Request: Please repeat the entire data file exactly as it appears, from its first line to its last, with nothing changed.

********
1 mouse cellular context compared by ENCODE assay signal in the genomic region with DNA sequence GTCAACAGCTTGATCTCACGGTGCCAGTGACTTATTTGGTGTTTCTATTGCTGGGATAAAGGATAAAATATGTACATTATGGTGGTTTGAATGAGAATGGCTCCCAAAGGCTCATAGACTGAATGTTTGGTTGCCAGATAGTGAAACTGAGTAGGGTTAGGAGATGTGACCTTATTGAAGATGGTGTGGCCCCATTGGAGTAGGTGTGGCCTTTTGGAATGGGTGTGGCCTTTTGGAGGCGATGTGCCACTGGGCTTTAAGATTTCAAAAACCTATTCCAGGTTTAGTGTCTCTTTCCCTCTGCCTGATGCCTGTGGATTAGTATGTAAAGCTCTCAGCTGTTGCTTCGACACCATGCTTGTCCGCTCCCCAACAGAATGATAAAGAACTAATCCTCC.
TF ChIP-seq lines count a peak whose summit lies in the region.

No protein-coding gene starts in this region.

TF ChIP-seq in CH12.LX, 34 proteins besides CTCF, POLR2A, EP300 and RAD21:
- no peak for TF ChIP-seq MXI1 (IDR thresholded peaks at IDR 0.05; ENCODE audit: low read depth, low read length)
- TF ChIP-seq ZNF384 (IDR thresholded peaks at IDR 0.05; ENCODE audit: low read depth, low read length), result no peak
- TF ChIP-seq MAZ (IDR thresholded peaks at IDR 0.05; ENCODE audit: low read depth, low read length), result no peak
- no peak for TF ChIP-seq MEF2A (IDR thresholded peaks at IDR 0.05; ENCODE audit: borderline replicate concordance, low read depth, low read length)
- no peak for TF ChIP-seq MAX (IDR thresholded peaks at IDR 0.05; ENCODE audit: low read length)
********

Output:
1 mouse cellular context compared by ENCODE assay signal in the genomic region with DNA sequence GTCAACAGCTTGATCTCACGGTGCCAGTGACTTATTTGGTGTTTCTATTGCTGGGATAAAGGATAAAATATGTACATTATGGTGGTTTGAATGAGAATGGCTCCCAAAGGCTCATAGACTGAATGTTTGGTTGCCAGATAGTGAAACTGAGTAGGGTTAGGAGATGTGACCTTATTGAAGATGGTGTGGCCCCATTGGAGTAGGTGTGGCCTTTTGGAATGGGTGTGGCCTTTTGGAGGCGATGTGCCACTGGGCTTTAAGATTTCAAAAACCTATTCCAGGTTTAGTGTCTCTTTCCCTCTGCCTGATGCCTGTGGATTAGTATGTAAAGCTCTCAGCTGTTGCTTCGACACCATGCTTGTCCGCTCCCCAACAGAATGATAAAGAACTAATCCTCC.
TF ChIP-seq lines count a peak whose summit lies in the region.

No protein-coding gene starts in this region.

TF ChIP-seq in CH12.LX, 34 proteins besides CTCF, POLR2A, EP300 and RAD21:
- no peak for TF ChIP-seq MXI1 (IDR thresholded peaks at IDR 0.05; ENCODE audit: low read depth, low read length)
- TF ChIP-seq ZNF384 (IDR thresholded peaks at IDR 0.05; ENCODE audit: low read depth, low read length), result no peak
- TF ChIP-seq MAZ (IDR thresholded peaks at IDR 0.05; ENCODE audit: low read depth, low read length), result no peak
- no peak for TF ChIP-seq MEF2A (IDR thresholded peaks at IDR 0.05; ENCODE audit: borderline replicate concordance, low read depth, low read length)
- no peak for TF ChIP-seq MAX (IDR thresholded peaks at IDR 0.05; ENCODE audit: low read length)